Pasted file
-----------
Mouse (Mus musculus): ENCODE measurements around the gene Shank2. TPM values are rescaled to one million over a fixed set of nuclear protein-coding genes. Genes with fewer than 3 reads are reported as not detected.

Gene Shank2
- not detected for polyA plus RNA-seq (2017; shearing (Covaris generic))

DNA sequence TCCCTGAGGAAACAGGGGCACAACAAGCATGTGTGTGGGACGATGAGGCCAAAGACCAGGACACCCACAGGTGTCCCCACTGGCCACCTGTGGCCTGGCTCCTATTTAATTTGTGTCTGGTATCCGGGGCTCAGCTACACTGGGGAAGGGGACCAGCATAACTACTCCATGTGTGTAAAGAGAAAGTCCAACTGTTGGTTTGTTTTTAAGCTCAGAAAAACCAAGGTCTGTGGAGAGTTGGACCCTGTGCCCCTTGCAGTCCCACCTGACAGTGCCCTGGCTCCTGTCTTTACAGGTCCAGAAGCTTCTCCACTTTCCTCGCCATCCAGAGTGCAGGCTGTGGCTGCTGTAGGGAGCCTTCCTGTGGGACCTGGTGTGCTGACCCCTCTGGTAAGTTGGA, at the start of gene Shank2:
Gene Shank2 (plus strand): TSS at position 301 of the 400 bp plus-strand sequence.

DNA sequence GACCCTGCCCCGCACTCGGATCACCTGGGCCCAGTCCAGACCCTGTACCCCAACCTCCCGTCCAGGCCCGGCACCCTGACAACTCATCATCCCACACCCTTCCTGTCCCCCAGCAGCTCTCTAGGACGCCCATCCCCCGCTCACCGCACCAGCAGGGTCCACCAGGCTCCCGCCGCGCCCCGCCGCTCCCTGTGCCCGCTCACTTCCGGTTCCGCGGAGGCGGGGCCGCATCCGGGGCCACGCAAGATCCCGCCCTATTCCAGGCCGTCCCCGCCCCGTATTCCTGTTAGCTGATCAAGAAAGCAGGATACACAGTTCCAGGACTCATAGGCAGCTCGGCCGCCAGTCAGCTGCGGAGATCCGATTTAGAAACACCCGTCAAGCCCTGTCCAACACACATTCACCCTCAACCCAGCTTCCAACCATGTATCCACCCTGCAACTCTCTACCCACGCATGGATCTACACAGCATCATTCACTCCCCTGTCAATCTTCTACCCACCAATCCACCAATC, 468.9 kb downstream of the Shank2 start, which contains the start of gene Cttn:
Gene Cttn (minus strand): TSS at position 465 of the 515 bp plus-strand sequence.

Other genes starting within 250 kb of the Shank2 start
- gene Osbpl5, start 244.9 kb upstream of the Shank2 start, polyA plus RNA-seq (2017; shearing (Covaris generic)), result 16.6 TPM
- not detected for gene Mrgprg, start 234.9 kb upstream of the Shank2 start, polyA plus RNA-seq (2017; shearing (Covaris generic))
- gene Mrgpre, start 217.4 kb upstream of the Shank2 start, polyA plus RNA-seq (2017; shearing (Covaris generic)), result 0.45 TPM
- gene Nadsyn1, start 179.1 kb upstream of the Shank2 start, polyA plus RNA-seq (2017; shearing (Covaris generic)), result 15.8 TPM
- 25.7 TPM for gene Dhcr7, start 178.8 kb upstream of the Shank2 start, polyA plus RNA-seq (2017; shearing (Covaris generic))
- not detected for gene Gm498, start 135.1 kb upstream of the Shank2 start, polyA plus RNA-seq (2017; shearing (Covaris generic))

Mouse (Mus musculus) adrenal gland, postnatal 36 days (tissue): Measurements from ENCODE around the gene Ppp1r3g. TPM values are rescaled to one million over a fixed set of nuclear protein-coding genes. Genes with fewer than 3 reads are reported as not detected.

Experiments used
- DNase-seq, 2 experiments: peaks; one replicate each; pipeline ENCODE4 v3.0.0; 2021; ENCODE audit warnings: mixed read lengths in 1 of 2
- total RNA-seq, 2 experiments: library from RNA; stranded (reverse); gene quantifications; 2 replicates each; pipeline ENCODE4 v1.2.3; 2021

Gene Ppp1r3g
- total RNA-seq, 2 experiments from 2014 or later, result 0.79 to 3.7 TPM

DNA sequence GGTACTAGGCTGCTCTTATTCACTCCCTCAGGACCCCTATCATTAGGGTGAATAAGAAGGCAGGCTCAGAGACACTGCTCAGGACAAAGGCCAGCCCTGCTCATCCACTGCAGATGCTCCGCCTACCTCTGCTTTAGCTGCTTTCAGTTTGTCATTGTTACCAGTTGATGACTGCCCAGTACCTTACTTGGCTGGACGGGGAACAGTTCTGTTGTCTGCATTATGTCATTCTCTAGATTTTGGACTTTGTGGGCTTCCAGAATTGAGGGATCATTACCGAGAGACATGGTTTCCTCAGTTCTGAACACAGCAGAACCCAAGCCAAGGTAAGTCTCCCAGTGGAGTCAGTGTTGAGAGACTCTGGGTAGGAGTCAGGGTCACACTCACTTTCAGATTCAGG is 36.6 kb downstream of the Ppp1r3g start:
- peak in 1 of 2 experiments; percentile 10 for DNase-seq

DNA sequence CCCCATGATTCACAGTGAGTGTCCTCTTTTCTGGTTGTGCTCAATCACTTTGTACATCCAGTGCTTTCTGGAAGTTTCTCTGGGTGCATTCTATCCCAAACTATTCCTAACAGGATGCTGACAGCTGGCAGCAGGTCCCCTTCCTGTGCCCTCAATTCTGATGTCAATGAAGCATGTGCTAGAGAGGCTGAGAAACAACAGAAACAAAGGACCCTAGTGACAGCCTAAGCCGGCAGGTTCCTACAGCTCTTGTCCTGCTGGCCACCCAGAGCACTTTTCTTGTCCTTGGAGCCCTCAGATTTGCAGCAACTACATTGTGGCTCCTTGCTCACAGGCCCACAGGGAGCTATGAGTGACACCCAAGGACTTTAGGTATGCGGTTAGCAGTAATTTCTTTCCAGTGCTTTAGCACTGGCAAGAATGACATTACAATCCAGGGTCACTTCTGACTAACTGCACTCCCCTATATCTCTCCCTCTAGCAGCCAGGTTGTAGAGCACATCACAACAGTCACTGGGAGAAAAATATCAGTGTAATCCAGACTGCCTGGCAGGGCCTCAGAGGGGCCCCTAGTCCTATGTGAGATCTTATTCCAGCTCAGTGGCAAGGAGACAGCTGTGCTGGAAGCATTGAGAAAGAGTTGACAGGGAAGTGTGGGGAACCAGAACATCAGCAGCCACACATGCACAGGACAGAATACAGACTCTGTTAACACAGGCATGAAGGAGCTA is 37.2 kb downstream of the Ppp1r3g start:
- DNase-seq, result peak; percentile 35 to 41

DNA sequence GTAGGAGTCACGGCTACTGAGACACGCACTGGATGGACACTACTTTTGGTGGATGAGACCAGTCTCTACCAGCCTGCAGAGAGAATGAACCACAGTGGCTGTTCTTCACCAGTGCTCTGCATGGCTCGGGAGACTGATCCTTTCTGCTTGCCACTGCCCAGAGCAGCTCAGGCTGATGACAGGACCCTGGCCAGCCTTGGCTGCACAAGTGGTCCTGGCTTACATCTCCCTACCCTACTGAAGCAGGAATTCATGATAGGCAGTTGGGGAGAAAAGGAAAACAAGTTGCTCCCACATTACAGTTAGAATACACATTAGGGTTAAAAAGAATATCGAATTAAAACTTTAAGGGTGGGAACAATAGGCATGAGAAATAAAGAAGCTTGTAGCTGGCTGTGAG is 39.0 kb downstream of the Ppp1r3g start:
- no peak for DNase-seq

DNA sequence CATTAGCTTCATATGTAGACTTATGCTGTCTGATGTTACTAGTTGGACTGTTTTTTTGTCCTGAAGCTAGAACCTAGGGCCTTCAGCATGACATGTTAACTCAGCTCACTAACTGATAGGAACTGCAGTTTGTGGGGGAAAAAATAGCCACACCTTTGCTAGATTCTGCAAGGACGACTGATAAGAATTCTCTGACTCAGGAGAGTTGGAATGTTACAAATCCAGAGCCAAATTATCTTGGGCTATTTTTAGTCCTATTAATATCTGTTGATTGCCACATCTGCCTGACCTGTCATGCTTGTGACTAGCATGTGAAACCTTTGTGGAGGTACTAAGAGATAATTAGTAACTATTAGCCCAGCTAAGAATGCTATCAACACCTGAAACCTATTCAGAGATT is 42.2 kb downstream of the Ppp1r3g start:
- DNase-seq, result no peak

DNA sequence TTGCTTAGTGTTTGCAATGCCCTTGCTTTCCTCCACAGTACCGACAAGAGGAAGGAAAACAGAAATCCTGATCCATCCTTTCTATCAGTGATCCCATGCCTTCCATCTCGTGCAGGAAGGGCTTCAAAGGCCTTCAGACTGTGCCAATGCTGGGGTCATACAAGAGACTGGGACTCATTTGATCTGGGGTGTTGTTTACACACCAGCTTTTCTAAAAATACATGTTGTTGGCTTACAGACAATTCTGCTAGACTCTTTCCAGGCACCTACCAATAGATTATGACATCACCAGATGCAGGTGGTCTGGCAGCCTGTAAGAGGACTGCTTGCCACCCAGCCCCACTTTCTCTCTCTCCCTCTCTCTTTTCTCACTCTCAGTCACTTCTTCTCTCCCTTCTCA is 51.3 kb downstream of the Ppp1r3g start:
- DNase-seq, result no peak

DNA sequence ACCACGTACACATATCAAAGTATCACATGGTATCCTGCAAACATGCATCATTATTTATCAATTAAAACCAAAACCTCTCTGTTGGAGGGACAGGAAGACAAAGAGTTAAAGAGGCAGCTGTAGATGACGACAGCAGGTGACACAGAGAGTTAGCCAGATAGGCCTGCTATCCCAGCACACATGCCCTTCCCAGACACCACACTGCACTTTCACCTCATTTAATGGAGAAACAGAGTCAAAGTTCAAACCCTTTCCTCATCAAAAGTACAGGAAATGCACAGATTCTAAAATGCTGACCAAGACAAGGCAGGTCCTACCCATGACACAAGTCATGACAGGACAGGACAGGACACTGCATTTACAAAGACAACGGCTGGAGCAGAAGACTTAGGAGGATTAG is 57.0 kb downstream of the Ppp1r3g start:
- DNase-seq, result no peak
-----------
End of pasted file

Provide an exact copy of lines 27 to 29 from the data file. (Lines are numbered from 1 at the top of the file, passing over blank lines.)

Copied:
DNA sequence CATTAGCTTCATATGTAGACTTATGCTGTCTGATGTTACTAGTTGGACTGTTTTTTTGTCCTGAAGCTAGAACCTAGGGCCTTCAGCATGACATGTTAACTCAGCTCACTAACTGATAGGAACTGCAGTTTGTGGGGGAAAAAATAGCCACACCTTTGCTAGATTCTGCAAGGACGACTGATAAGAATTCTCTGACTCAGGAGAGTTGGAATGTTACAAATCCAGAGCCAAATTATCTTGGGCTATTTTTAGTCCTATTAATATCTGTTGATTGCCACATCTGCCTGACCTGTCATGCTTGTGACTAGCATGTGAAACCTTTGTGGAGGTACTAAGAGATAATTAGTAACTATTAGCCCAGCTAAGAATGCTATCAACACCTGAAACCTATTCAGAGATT is 42.2 kb downstream of the Ppp1r3g start:
- DNase-seq, result no peak

DNA sequence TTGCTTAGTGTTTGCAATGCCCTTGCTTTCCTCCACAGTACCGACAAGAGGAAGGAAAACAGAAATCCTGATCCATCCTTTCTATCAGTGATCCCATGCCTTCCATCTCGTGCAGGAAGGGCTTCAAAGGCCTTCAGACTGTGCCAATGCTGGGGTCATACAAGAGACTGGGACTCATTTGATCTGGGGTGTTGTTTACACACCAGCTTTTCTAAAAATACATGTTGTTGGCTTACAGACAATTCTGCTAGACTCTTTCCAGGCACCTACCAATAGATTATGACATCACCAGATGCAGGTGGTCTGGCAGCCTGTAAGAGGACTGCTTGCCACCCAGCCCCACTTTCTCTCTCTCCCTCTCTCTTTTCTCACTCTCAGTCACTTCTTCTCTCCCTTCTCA is 51.3 kb downstream of the Ppp1r3g start: